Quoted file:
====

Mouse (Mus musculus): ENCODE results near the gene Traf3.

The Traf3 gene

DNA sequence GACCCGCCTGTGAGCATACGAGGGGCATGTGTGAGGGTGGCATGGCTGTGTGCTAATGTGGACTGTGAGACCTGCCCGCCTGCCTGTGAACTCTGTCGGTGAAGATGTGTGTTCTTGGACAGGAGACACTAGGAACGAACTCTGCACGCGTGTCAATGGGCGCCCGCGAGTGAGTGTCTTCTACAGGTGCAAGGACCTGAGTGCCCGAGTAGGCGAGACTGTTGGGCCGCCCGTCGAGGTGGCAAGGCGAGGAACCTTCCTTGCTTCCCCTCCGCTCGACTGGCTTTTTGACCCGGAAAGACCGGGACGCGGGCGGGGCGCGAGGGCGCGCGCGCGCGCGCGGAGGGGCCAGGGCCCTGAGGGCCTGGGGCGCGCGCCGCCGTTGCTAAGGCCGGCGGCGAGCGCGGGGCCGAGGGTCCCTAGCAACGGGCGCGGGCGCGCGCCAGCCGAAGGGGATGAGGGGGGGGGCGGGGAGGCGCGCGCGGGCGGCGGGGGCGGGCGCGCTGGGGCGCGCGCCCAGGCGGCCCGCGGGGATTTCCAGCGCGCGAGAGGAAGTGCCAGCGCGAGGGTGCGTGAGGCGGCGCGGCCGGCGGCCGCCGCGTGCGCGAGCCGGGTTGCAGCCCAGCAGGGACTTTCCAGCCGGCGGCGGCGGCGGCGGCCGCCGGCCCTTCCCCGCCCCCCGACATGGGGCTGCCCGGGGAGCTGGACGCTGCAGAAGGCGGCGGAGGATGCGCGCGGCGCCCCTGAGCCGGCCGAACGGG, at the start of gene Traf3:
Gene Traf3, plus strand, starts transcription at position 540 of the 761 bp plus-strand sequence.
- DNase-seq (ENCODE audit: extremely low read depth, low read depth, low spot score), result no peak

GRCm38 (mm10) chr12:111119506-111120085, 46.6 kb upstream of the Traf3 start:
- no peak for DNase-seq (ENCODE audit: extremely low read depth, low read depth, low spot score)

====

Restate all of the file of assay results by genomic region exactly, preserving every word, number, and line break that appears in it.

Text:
Mouse (Mus musculus): ENCODE results near the gene Traf3.

The Traf3 gene

DNA sequence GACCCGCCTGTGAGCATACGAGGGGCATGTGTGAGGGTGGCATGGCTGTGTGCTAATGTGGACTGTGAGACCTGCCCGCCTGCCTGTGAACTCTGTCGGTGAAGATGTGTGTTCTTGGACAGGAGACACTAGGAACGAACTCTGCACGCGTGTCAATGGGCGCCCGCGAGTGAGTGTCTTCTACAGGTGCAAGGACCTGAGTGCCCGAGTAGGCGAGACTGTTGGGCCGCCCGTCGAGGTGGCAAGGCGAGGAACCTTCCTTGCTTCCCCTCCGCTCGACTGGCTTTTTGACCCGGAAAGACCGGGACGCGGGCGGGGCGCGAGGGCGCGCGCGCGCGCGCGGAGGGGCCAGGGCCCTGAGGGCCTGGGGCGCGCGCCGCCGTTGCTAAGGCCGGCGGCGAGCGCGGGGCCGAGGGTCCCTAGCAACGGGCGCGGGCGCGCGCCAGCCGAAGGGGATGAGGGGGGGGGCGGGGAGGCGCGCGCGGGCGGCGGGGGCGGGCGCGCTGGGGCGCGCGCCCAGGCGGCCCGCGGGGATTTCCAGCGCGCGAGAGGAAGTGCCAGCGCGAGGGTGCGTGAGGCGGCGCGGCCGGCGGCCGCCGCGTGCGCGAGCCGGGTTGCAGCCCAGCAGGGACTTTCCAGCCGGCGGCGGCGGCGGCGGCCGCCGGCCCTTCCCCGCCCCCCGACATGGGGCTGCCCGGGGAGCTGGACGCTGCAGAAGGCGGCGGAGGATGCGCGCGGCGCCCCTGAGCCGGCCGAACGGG, at the start of gene Traf3:
Gene Traf3, plus strand, starts transcription at position 540 of the 761 bp plus-strand sequence.
- DNase-seq (ENCODE audit: extremely low read depth, low read depth, low spot score), result no peak

GRCm38 (mm10) chr12:111119506-111120085, 46.6 kb upstream of the Traf3 start:
- no peak for DNase-seq (ENCODE audit: extremely low read depth, low read depth, low spot score)